Hong Kong’s newly opened M+ museum has announced a significant donation of works by the preeminent Chinese artist Zao Wou-Ki, who died in 2013 at the age of 93. The group was gifted by the artist’s stepdaughter, Sin-May Roy Zao.
According to a statement from the museum, the 12 works, most of them done on paper, represent an understudied period of Zao’s prolific career in which he departed from his grand gestural paintings in favor of printmaking. The gift also consists of early figurative paintings dating from the late 1940s and early 1950s, when the Beijing-born artist was living in Paris among artists like Joan Miró and Alberto Giacometti.
“Few artists have achieved the acclaim of Zao Wou-Ki. The trailblazing modernist master earned fame in the Paris art world by integrating his Chinese aesthetic heritage with European artistic mediums,” the museum wrote on Instagram.
Zao is considered one of the greatest talents in recent Asian art history, and his paintings—which can easily fetch upwards of $65 million at auction—have grown difficult to acquire for public collection because they are so expensive. They have been prized because Zao was able to mingle styles taken from European modernism and Chinese visual culture.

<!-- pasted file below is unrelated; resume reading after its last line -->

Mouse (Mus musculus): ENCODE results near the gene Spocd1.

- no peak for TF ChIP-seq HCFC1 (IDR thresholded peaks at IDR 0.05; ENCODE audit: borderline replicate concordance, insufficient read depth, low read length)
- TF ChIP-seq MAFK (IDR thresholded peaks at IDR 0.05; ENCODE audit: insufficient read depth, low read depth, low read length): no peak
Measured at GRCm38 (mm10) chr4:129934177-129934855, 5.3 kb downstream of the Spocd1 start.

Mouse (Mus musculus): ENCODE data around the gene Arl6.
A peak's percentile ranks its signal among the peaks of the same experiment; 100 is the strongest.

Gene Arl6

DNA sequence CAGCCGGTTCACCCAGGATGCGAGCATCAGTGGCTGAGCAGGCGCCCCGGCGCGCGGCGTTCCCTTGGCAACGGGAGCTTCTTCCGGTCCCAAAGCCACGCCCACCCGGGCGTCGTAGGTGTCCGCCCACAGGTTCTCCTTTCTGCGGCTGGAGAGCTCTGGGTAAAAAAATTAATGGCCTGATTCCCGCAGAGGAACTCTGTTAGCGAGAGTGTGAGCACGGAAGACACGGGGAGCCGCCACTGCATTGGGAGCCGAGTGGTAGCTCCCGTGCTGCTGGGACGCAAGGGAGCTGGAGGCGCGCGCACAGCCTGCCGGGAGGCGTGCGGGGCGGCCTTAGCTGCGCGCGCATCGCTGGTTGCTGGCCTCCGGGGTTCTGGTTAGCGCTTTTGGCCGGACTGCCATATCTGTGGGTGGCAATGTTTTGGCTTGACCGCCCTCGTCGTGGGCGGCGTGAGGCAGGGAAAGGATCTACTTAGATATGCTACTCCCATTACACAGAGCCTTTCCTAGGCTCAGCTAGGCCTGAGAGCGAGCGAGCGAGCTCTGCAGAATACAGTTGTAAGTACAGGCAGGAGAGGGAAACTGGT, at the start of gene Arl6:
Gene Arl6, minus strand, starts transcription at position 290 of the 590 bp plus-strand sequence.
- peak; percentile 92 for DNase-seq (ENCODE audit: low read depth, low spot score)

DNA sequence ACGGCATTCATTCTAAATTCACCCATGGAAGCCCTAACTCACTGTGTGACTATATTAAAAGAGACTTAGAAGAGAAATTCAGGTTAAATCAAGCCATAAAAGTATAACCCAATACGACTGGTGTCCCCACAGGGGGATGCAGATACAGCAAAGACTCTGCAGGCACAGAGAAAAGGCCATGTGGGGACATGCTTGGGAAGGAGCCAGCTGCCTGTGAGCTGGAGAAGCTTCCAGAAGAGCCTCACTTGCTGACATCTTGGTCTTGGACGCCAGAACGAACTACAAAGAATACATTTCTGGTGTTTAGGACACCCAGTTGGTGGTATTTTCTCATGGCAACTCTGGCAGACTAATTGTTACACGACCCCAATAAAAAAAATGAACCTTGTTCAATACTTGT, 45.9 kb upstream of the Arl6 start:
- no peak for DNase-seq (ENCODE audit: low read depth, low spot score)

Roy’s gift includes nine prints dating from between 1950 and 2000. Speaking to the South China Morning Post, Lesley Ma, the M+ museum’s curator of ink art, called the printmaking process a “wonderful playground” for Zao. She added, “You can see how he was trying to incorporate aspects of the calligraphic and ink landscape tradition. It was an interesting primary medium for him.”
The first of the two oil paintings, Open Air Theatre (1945), is one of Zao’s earliest forays into figuration, and the second, Piazza Siena (1951), was painted only a few years after but already carries the influence of the Parisian émigrés, in particular Paul Klee, whose work left a strong impact on Zao.
Zao left Paris in 1958 following a painful split from his first wife, Xie Jing-lan. For a brief period afterward, he went returned to Hong Kong, where he met his second wife, the actress Chan May-kan, who died in 1972. The two moved back to Paris with May’s daughter, Sin-May, and settled in a home close to Alberto Giacometti’s studio.
“Although the influence of Paris is undeniable in all my training as an artist, I also wish to say that I have gradually rediscovered China,” Zao once told Christie’s. “Paradoxically, perhaps, it is to Paris that I owe this return to my deepest origins.”